Last month I gave my review of 2021. Quite honestly, I believe 2022 will have some of the same attributes and challenges, but with some hopeful changes. Here is my hit list trucking challenges going into 2022:
- Inflation and managing inflationary costs
- Workforce – Wage increases, benefit increases, government interference, strong economic recovery, and infusing fun into the workplace.
- Equipment – Known increased costs for equipment, parts and labor shortages in the support supply chain, increasing parts inventories, and scarcity of firm replacement cycles.
- Insurance – Equipment and safety, still fighting Nuclear Lawsuits.
- Productivity and absorbing lower productivity into your business model
- Lowering of driver productivity for miles and hours.
- Utilization of equipment and on-road repair delay will aggravate the driver and the customer on time commitments.
- Lower productivity of non-driver support folks due to higher pay, low unemployment, and remote work mandated by COVID.
- Pricing strategy to cover the above escalated costs
- Integration of higher costs into carrier pricing models will be critical.
- Accuracy of their above cost estimates that apply specifically to their business, and how do you implement and sell to your customer base.
- All this in the face of continued capacity shortage.
I strongly believe we are sitting on a historical economic recovery that may rival the Roaring 20s that followed the Spanish Flu pandemic. We have historic stock market levels, record low unemployment, the highest wage increase in a compressed time, and huge personal savings rate. Once the U.S. economy turns the corner on COVID, and the experts and press start talking about “herd immunity,” the flood gates will open and trucking always leads the economic recovery. The challenges listed above will only be byproducts of a Roaring 20s type recovery.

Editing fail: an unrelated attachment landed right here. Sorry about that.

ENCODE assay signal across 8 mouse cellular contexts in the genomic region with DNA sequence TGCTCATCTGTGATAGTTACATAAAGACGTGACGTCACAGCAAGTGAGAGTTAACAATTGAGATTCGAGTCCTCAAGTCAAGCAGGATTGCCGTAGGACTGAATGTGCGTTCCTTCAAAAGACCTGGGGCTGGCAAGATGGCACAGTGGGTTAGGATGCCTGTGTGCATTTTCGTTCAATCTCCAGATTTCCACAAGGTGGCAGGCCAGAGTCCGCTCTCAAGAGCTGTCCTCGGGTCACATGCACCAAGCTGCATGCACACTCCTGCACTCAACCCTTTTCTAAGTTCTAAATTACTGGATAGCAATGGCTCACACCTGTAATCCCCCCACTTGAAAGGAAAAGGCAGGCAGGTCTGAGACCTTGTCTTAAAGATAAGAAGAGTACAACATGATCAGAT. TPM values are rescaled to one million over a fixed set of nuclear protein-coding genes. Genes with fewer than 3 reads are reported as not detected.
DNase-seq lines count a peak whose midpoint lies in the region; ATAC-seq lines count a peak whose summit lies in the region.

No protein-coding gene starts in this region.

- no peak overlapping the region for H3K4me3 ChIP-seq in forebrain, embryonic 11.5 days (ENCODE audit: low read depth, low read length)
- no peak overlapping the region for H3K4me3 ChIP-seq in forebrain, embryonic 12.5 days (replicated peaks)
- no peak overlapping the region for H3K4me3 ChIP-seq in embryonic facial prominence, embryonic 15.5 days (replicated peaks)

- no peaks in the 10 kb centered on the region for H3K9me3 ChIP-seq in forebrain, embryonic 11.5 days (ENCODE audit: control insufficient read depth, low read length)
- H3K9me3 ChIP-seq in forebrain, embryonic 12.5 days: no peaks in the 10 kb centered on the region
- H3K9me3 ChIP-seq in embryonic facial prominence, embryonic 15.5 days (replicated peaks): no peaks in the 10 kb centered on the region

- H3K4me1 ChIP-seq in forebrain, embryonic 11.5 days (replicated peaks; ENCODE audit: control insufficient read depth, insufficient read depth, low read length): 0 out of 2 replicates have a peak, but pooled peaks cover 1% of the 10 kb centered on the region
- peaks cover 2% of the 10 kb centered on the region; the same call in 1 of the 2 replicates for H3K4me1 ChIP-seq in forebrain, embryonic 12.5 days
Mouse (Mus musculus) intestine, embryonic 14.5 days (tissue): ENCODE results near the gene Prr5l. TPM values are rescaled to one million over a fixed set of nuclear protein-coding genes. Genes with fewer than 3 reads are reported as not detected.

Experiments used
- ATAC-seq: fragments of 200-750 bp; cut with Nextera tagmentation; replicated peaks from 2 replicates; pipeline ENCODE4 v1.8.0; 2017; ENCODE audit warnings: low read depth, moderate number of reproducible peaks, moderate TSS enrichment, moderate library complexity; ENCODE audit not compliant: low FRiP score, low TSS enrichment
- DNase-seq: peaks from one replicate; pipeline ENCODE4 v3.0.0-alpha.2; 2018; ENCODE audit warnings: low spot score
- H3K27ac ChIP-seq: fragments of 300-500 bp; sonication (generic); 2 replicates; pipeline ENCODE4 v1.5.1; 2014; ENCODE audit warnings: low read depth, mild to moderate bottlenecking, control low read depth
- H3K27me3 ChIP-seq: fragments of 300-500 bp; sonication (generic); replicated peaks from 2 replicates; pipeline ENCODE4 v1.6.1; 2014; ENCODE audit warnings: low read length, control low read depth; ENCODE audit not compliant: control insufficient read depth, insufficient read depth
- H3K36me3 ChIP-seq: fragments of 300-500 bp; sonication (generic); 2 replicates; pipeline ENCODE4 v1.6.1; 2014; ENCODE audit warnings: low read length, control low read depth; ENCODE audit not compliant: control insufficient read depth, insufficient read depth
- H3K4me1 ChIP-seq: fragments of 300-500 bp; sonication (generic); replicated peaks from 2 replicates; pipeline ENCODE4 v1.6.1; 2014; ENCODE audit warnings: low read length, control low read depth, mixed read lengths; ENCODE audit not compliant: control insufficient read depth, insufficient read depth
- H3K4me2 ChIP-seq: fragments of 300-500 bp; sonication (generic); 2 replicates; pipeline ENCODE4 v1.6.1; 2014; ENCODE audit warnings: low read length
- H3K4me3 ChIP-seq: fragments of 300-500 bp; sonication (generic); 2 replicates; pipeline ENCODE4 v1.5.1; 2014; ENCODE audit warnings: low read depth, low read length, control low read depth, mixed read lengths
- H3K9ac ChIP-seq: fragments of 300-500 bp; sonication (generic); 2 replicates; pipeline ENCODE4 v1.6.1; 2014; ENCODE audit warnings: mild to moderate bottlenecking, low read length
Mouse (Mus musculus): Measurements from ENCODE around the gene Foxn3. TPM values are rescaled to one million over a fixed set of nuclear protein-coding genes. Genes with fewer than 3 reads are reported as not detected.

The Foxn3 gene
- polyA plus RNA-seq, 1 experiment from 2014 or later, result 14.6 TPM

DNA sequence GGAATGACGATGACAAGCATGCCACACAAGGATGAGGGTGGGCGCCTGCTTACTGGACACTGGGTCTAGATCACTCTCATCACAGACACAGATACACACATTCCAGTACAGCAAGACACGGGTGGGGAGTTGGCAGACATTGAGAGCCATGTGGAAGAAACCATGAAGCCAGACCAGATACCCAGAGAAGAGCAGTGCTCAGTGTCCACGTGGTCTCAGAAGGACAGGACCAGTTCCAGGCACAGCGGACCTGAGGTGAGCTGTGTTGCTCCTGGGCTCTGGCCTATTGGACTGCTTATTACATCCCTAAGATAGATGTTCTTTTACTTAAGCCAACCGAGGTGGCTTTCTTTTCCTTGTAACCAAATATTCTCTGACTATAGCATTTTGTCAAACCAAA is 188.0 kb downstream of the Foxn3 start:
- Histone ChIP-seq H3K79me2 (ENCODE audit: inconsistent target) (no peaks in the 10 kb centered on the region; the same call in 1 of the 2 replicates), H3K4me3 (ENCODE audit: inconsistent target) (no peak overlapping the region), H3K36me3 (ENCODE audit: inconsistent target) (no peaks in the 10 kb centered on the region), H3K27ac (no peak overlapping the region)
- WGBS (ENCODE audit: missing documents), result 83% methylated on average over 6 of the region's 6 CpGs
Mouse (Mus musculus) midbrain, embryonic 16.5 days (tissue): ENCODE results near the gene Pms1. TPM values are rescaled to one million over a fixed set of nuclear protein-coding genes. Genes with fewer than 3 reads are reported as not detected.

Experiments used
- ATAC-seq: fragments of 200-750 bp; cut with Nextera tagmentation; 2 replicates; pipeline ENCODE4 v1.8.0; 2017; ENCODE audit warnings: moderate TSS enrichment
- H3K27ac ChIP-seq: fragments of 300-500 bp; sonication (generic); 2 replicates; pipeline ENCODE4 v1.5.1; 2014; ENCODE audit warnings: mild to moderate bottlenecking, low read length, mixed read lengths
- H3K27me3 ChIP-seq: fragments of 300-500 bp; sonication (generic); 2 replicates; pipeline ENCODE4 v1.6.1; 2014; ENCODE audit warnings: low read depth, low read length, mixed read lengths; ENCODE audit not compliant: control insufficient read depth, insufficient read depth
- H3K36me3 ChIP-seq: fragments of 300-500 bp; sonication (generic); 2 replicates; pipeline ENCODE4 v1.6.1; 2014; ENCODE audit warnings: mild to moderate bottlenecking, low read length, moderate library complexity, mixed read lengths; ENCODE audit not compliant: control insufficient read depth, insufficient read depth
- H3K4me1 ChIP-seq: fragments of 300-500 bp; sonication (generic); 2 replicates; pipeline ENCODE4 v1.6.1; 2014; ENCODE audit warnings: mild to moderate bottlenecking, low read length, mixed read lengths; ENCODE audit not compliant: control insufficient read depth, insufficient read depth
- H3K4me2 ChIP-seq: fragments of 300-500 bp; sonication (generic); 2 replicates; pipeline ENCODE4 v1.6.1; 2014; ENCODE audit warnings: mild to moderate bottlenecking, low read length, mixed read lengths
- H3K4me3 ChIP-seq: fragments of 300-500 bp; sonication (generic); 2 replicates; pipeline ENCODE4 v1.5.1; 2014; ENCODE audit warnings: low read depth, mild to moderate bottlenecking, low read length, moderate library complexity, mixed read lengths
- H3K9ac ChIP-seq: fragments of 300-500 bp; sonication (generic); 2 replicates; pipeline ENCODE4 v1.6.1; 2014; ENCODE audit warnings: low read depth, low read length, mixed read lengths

Some needs for the recovery outside of the COVID conclusion would be first, that the government quits interfering into vaccine mandates and supply chain tweaking. The supply chain will recover and a few of the new indices already show that rectifying itself. The new wage increase for drivers, and the ability for free training, has gotten traction in the market and the driver shortage may start to subside. Equipment clarity will be critical for truckers to help fulfill their replacement strategies, and right now that can’t be more fluid that only adds costs to the truckers that are already buying the higher priced tools of their trade.
Thus, the moral of 2022 will be locked on “runaway inflation.” While trucking gets affected by inflationary costs, it will somewhat be the “canary in the coal mine.” The good news is inflation can be managed in a growth economy, and I’m sure growth is in the future, especially in 2022.